“I was there in the Eighties, but I still remember”

February 2, 2018, Berlin. Kim Wilde is sitting on the sofa of her hotel room and peruses the vinyl box of her new albums she has just found. The cover in retro look is taken from 1950’s comics, the 57 year old singer is happy to see the vivid colours – as well as being happy that the album exists. She was still looking for the perfect pop record. In the Eighties the British woman was a superstar, she happily tells about the decade, but also about a tipsy train ride with consequences and a UFO sighting in her own garden.

Mrs. Wilde, here in Berlin there are still flowers in front of the house where David Bowie has lived once. You have toured with him in 1990 – you as a pop star, him as a rock icon. An unusual combination, wasn’t it?
It fitted better than you’d think because he was doing a Greatest Hits Tour at the time. For me personally it was an unbelievable experience. I was always a big Bowie fan, listened to his album ‘Hunky Dory’ a lot, as well as the songs that were on the radio.

What impression did you get of him during the tour together?
I have seen a very accessible and down to earth person. He left flowers for me in the dressing room, wished me well before the performance. Very charming. But of course he was a megastar, not someone who was always available. During this time he also fell in love with his future wife Iman, so he was kindof busy.

After you sold around 30 million records worldwide, you retreated from the music business in the mid-Nineties. You founded a family, and devoted yourself to gardening: you were even an expert on television and won awards at garden shows. Are these days in the garden over now?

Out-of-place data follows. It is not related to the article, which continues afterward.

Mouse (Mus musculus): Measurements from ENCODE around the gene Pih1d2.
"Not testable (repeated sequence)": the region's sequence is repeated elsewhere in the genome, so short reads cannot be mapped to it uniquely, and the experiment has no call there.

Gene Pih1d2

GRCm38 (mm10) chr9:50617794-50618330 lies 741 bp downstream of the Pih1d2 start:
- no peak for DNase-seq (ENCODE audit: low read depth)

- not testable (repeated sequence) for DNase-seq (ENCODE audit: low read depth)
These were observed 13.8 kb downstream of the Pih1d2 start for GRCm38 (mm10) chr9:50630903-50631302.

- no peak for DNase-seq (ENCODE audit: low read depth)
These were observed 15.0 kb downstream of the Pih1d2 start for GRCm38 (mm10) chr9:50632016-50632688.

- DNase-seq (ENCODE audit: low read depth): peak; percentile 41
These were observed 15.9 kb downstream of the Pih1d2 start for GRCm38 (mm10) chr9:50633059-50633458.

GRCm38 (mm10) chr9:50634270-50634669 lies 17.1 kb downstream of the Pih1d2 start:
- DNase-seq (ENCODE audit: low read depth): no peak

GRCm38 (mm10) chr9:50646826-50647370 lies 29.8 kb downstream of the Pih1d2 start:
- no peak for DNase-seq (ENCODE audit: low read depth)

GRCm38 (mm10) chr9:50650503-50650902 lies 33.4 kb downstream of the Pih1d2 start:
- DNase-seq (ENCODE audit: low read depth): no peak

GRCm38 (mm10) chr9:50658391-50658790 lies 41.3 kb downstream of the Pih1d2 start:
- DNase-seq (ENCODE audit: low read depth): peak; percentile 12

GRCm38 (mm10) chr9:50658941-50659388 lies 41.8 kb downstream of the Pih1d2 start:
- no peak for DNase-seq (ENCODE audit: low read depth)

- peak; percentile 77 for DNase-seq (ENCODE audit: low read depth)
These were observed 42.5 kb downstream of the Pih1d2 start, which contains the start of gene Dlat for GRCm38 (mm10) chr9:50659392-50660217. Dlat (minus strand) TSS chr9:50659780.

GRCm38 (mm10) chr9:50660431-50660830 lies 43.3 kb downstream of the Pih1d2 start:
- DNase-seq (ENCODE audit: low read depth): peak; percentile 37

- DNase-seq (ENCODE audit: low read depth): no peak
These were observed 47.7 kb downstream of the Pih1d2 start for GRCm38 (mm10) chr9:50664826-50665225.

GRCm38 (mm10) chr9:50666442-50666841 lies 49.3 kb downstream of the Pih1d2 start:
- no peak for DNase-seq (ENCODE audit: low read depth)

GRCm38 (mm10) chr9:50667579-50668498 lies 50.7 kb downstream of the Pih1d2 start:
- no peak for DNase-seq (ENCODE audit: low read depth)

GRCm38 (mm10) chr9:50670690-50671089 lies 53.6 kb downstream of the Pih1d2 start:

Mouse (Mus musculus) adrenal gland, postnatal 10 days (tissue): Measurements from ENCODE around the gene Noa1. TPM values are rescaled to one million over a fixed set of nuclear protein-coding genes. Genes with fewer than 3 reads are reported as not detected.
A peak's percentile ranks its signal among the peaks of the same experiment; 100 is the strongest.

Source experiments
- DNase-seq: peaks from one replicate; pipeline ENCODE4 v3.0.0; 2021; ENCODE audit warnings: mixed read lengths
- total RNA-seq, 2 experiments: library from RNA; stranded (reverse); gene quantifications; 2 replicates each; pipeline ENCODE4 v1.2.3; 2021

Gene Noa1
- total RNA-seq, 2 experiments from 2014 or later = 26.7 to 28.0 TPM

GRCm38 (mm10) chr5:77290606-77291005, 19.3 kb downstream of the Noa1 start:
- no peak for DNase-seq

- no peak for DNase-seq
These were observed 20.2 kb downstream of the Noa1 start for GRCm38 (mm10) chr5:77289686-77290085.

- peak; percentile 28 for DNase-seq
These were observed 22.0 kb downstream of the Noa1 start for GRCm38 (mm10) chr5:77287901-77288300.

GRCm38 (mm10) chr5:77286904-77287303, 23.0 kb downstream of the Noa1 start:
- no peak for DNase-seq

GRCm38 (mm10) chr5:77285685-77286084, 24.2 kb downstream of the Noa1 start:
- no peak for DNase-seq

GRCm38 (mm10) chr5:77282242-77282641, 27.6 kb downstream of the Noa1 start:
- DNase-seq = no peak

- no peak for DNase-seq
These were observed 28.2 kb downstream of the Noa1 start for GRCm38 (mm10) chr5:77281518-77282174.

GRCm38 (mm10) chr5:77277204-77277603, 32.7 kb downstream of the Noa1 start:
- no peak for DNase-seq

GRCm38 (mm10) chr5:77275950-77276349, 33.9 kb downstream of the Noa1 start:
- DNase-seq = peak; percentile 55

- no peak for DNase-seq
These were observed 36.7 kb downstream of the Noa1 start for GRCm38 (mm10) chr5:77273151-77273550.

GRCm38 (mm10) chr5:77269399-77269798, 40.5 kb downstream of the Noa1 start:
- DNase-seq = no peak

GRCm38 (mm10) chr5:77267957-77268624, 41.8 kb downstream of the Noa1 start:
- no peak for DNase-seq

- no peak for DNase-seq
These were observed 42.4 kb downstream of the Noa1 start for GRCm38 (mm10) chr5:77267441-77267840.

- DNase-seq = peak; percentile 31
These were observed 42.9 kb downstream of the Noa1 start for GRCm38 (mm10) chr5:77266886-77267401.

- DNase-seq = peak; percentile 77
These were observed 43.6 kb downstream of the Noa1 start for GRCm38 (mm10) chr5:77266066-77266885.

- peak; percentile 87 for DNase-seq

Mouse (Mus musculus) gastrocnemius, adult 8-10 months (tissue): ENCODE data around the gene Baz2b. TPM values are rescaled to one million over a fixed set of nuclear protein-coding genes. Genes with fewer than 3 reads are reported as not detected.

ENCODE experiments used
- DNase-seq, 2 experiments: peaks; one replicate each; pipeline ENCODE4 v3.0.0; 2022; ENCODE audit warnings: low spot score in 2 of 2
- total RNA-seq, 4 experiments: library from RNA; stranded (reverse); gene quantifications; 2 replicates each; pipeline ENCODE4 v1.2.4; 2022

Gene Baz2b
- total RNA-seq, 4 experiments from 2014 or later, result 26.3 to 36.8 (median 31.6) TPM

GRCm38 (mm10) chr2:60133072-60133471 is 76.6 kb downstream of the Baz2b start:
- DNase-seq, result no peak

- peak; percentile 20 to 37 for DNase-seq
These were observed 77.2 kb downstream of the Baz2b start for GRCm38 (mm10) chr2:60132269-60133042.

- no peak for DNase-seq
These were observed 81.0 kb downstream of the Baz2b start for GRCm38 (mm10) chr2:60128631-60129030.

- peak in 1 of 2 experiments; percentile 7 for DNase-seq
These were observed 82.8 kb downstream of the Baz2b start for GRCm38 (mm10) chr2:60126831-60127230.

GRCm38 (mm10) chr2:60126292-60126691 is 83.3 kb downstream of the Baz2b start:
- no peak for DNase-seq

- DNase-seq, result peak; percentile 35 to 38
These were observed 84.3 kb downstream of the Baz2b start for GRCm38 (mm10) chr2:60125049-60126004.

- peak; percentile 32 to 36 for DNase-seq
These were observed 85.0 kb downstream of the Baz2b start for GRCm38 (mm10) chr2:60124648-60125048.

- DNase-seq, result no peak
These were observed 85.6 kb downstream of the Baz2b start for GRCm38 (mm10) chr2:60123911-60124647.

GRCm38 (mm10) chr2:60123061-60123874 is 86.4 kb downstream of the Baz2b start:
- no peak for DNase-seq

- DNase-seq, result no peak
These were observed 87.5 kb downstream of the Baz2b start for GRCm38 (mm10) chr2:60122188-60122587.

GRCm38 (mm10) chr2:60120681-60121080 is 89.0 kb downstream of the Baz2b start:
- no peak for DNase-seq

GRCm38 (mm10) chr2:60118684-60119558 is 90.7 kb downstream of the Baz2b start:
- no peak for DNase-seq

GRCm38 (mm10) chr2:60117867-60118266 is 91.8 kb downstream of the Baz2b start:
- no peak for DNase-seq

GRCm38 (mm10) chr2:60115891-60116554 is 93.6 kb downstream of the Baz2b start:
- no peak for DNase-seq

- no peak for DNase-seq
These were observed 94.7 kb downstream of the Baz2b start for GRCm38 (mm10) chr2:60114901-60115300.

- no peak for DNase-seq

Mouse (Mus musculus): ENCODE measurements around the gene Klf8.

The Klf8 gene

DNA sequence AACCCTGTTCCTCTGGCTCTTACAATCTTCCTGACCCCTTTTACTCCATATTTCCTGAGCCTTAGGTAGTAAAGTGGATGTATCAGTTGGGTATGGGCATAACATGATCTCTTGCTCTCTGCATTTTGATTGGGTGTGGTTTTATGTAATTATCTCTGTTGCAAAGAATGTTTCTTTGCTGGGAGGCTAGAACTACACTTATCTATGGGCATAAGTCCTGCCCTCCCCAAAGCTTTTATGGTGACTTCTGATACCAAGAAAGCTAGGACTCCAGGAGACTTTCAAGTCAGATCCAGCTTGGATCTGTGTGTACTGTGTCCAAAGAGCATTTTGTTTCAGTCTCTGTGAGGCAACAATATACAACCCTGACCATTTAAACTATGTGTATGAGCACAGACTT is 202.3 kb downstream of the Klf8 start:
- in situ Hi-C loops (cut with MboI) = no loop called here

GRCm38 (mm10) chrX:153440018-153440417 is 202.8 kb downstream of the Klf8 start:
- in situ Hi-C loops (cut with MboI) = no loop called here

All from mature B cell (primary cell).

No, gardening will always be an important part of my life. My husband and I spend a lot of time gardening, but the music has come back to the front again. And excitingly so. I feel like it’s my time. I am again looking for that Holy Grail of pop music, together with my brother Ricky. Our search for that perfect moment goes on, something that unites a lot of artists from the Eighties, that are still there. ABC and OMD have released fantastic new albums, and also the Simple Minds.

Are you in contact with the other Eighties acts?
Yes, I am in contact with them. There’s a lot of goodwill and support. Nik Kershaw for instance, who was so shy back then, is now one of my closest friends.

Your breakthrough happened with the hit ‘Kids in America’. You were only 20 years old. What did you know about the kids in the USA?
Not a lot (laughs). The lyrics were written by my father. My brother wrote the melody and recorded a demo, and as my father heard this great track, he got the idea of the theme ‘Kids in America’. I asked him: “What should it be about, Dad?”. He said: “I have read an article about the youth in the USA, and they came across as being so disillusioned, so hard and cynical.” What I told him: “That’s everywhere, when you’re in your early twenties.” The song is in fact universal, it’s about being young, as my father saw it. It could have been called “Kids in Hertfordshire”, but it doesn’t sound like a hit. “Kids in America” was also easier to sing.

You have never toured through the USA.
Well, the single didn’t set the USA on fire when it was released there.

You reached number 25 in the charts. Only years later you had a number one hit in the USA with your cover of ‘You Keep Me Hangin’ On’. That doesn’t happen to a lot of British acts.
Which made the Americans try to Americanize me, trying to take control over me. Other producers, other management, the focus was really on the USA all of a sudden – which became a problem when you are as rooted in England as I am. I have worked closely with my family, and I didn’t want to throw that away under any circumstance. Especially since there were reasonable arguments against turning my back on England. British artists don’t have an easy time in America. We have looked at the statistics of British acts that tried their luck in America. Only a few have succeeded – and exactly the ones that spent a lot of time in the States. I wasn’t particularly ambitious about my career in the USA. It was obvious to me that I should live there to conquer that market. And I didn’t want to live there.